Dunnigan Hills RR (P/1/2)

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In the photo: Adam Naguib

Written by Adam.

Lining up with a strong group of 5, we toed the start line at Dunnigan Hills Road Race with options.  We knew that if there was an early move, we’d try to get in it.  We also knew that we had the strength to re-shuffle things if we weren’t in the breakaway by putting members of our group on the front to bring back groups that we didn’t want to escape.  It was good to race with some options.

The first attacks went but without a large group coalescing off the front things were all-together after the first hour.  At this point, with some rolling terrain, we were able to work the situation to our advantage, getting me up the road with two others.  Our small group of three worked well together for 20 miles or so, with a gap of between 45-90 seconds being reported by the moto referee.  A race splitting move in the field after about 45 miles brought a split from the group up to our lead trio and with the passing of a few more miles a lead split of ~20 of the original starters had established itself.  Travis Keeney and myself duly represented up front, we began to work a strategy to put us in the best position to get a result.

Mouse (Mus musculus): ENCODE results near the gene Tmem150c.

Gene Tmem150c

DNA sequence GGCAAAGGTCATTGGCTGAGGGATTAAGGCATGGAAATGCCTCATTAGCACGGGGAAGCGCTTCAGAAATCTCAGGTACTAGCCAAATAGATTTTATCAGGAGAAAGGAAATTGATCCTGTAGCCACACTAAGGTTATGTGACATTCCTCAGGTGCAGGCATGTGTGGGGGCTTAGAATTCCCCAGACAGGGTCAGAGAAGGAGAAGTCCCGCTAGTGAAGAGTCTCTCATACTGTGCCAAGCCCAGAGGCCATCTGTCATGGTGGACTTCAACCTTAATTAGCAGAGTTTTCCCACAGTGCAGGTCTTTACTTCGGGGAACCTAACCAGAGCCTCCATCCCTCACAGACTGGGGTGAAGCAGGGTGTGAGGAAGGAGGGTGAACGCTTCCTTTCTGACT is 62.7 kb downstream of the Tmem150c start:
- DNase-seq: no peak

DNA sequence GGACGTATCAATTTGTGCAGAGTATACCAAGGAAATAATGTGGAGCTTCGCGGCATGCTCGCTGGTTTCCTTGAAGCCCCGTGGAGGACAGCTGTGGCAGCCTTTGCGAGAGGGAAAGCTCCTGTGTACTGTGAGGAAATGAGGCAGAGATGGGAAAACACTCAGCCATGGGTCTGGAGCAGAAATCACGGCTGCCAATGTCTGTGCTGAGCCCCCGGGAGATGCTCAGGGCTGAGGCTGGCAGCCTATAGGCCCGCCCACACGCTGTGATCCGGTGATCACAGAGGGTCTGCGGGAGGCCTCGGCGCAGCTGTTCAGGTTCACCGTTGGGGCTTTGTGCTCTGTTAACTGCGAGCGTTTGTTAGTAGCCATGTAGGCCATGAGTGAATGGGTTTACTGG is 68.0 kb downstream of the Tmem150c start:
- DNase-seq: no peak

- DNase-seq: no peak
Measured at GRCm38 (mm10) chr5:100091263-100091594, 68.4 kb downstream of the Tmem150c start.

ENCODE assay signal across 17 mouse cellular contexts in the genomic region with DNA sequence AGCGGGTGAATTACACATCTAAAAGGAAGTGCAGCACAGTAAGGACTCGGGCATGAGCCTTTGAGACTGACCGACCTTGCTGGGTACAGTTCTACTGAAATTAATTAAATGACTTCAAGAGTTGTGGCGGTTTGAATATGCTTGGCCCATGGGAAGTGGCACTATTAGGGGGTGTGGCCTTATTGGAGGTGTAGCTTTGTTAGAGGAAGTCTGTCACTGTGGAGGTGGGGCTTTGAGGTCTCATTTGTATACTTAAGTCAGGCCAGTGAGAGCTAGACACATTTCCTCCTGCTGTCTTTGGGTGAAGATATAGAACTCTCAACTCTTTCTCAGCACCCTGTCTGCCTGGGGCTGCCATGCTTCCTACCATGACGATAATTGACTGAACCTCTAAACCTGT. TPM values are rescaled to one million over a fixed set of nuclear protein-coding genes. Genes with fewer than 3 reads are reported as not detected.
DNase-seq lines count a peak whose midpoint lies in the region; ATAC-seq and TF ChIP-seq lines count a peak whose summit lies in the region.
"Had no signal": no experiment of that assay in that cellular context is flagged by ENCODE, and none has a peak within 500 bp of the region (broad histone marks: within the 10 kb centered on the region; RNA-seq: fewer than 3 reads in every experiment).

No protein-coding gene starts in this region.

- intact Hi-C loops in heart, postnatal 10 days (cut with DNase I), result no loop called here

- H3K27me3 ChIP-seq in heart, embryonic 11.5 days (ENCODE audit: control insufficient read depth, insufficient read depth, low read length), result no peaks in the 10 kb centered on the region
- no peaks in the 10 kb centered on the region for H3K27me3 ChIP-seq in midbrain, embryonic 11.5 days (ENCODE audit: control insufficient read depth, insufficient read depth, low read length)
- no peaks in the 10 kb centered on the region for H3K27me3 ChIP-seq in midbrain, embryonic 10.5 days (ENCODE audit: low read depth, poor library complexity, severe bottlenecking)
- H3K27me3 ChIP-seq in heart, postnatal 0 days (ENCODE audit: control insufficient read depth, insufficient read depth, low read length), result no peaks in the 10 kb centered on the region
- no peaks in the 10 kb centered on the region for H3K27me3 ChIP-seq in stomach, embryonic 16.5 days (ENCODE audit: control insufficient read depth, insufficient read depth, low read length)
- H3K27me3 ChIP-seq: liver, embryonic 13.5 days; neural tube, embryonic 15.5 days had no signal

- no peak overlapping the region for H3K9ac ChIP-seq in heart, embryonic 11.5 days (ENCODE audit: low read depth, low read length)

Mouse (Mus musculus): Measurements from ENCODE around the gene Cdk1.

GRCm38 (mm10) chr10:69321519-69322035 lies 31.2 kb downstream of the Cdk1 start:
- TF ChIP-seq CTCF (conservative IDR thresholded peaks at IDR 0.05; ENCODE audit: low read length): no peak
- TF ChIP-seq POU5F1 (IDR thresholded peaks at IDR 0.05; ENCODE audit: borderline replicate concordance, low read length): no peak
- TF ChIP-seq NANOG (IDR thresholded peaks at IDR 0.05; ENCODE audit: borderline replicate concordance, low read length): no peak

After some brief communication, sensing that the chasing, attacks, splits and distance had sucked some life from what remained of the front group, Travis and I rolled the dice and attacked simultaneously.  This move, unusual in it consisting of two riders in the same team, was given a small amount of room which we tried to work with.  Doing our best to consolidate we worked together but were unable to squeeze out more than 20 seconds advantage and were thus duly captured after a 5 mile foray out front.

At this point it was clear that the peloton was running out of juice.  Fatigue notwithstanding, I made a final attempt to get out front, knowing that although I was feeling the full effects of the preceding 65 miles, that others too were beginning to tire.  I got away solo; 25 miles remained.  My predicament improved immeasurably when another solo rider bridged up, and after about 10 miles, two additional riders joined us.  With about 8 miles to go, our group of four had established a comfortable 2 minute gap on the field.  The attacks then followed.  I’d been riding at the limit for some distance and as the inevitable surges came, I was distanced and one of our four dropped completely.  Focusing on the challenge at hand, I set a sustainable tempo in pursuit of the leading duo.  Although unable to remake contact, the work had been done and I crossed the line shortly after the winner, taking third place.

A good team effort rewarded with a podium place in a well established NorCal classic.  As the season draws to a close and we start looking forward to racing in 2018, the TMB Development squad racing in the P/1/2 category is going from strength to strength.